LOUISVILLE, Ky. (WDRB) – New pipeline safety rules would allow Kentucky to be ready for a possible surge of hazardous liquids traveling underground in the coming years, a state lawmaker said Thursday.

Rep. David Floyd, who pushed unsuccessfully in this year’s General Assembly for a stronger statewide inspection program, said he plans to reintroduce a bill next year that would increase pipeline checks, create a safety fund and require spill response plans.

Floyd, a Bardstown Republican, told lawmakers meeting in Louisville that he is particularly concerned about energy giant Kinder Morgan’s plan to carry natural gas liquids through Kentucky in a 71-year-old line now used for natural gas.

“We believe that a more active monitoring is called for to detect these smaller leaks on all lines but especially older repurposed lines,” Floyd said at a meeting of the legislature’s interim joint committee on economic development and tourism.

The Kinder Morgan project involves converting about 256 miles of pipe that now cross through 18 counties in eastern and south-central Kentucky, passing through Morehead, Winchester, Danville and other cities. The line would be emptied of natural gas and converted to handle byproducts from the gas.

Kinder Morgan said in filings with the U.S. Securities and Exchange Commission earlier this week that it expects the pipeline to begin carrying natural gas liquids, or NGLs, in late 2018 after getting federal approvals and commitments from customers. Kinder Morgan’s plan -- repurposing more than 950 miles of natural gas line for NGL use -- is the largest of its kind currently underway in the U.S.

Floyd was the chief sponsor of House Bill 272, which failed to advance out of committee during the regular legislative session. He later amended the bill, which had originally included Louisville Gas & Electric and other utilities with distribution lines, to focus on transmission lines that cover large distances and typically carry large volumes of crude oil, gas and natural gas liquids.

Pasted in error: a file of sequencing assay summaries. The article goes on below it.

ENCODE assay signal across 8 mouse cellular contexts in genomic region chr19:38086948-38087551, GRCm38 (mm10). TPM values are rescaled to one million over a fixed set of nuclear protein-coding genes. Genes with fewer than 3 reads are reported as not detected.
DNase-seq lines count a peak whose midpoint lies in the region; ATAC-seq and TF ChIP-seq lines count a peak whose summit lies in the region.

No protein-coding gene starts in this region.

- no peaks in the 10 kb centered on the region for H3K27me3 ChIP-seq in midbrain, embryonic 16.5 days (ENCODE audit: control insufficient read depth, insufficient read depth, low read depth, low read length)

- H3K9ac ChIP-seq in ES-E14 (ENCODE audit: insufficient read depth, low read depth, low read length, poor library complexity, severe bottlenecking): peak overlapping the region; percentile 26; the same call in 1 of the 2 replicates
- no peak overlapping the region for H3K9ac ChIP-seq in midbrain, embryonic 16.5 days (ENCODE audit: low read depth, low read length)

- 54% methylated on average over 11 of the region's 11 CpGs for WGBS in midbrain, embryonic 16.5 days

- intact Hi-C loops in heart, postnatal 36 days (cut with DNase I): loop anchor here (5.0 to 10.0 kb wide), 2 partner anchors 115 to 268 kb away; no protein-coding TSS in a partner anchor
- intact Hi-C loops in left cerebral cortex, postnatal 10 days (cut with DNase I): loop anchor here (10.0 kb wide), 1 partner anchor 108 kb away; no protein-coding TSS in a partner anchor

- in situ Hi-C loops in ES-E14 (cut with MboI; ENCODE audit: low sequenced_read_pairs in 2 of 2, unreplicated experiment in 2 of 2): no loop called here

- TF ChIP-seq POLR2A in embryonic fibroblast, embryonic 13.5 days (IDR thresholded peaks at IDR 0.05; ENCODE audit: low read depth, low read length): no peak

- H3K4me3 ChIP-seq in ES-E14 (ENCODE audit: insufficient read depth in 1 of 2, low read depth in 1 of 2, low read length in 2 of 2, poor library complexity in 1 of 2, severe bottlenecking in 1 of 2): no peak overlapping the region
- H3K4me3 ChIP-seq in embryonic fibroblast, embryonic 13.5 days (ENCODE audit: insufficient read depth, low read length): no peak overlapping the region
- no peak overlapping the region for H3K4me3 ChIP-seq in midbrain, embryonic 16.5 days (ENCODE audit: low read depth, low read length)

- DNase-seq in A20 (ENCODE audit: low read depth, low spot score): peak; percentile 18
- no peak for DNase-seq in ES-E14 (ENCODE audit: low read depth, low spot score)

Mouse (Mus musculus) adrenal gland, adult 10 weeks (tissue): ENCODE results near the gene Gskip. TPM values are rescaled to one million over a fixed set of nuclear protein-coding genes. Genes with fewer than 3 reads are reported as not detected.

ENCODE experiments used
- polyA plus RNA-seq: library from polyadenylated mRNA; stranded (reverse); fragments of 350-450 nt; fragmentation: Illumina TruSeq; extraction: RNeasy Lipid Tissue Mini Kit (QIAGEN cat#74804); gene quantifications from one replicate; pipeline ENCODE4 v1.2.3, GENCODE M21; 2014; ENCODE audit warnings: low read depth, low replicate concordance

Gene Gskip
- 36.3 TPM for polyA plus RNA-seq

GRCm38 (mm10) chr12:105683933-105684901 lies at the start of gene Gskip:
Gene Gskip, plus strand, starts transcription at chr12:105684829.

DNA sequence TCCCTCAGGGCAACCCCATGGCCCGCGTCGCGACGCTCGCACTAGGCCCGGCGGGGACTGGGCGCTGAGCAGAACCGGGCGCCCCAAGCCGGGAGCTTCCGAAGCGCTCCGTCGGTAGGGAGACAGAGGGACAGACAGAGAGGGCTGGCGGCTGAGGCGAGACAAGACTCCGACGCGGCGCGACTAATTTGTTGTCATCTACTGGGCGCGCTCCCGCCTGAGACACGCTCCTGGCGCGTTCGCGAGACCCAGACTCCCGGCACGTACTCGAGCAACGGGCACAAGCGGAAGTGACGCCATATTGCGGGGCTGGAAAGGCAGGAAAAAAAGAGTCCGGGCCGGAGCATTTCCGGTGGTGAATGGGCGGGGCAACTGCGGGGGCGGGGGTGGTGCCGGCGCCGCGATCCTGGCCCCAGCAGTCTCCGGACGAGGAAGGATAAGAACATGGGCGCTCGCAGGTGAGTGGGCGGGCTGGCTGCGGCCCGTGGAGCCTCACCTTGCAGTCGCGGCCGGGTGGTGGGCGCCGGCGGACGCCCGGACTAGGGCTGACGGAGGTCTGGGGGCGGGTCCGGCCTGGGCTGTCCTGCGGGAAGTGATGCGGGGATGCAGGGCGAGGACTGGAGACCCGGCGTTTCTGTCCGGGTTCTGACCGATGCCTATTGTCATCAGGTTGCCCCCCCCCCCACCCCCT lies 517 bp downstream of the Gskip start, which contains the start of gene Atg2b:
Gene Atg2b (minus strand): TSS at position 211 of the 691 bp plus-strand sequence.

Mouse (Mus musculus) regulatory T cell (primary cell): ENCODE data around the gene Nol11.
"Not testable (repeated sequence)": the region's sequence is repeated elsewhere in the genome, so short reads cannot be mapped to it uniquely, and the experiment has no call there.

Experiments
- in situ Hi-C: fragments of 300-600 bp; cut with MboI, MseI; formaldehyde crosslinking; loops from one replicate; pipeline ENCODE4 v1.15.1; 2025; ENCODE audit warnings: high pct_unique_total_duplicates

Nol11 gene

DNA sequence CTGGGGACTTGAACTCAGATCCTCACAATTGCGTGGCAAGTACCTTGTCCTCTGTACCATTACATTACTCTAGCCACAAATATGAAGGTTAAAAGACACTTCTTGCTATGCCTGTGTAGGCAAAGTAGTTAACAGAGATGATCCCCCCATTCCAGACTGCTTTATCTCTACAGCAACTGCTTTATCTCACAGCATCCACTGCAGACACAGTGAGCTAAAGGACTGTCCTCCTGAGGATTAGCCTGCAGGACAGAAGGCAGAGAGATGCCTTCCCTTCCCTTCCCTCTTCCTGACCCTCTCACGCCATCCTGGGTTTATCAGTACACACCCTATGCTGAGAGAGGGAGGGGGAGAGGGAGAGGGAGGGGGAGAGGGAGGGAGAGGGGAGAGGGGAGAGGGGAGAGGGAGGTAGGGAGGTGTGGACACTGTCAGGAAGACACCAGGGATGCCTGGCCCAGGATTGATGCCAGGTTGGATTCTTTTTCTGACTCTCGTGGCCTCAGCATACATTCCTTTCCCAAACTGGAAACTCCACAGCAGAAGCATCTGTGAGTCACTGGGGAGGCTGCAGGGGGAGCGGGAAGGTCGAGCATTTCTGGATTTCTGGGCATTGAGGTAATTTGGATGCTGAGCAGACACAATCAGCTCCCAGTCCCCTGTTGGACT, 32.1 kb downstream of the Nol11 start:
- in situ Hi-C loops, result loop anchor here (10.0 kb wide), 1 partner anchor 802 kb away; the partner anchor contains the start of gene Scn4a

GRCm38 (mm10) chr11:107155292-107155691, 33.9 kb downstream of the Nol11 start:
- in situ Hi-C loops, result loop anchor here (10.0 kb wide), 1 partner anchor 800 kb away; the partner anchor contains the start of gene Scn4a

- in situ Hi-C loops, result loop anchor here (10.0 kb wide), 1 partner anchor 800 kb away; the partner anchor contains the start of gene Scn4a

Floyd’s bill would give the Kentucky Public Service Commission oversight over inspecting lines carrying hazardous liquids, although he said he is open to changes.

On Thursday, Floyd and Woodford County pipeline safety advocate Bob Pekny argued that NGLs pipelines deserve greater scrutiny than other lines, in part because of the possibility of undetected leaks that can linger for days.  

In 2010, pipeline ruptures in Utah and Michigan spilled more than 830,000 gallons of crude oil while going undetected by the operators’ leak detectors, according to the Pipeline Safety Trust, a Bellingham, Wash.-based organization. A Colorado leak in 2013 went unnoticed for two weeks and released more than 36,000 gallons of natural gas liquids.

“We understand the desire to have a pipeline to transmit this natural gas liquid,” Floyd said. “But because of the increased hazard potential associated with natural gas liquids, we believe than an increased … set of precautions is also wise.”

Following’s Floyd’s overview of his bill. committee co-chair Rep. John Short abruptly shifted the discussion to the decline of the coal industry and alternative energy sources.

“I’m sure there’s people here sitting in this room right now that wanted to shut the coal business down. Well, they pretty much done that,” said Short, D-Mallie. “Now they want to shut the gas business down. We can’t turn our lights on by the wind and solar. It ain’t gonna work. Y’all are in fantasy world if you think this is going to work.”

But Floyd said his bill doesn’t limit economic development or natural gas exploration.

“There’s nothing in it that attacks natural gas or coal or oil or anything else,” he said. “It’s just trying to get ahead of the foreseeable problems that could well occur in this different sort of product traveling through transmission lines that don’t do it right now.”

Rep. Terry Mills, D-Lebanon and one of the bill’s co-sponsors during the 2015 session, agreed and said he would like to see new pipeline carrying NGLs.

“When I hear things like the type of weld that was used to put those pipelines together is not even appropriate today, it’s not even used any longer, it just bothers me that we’re going to run this volatile product through pipelines that have been in the ground 70 years,” he said.

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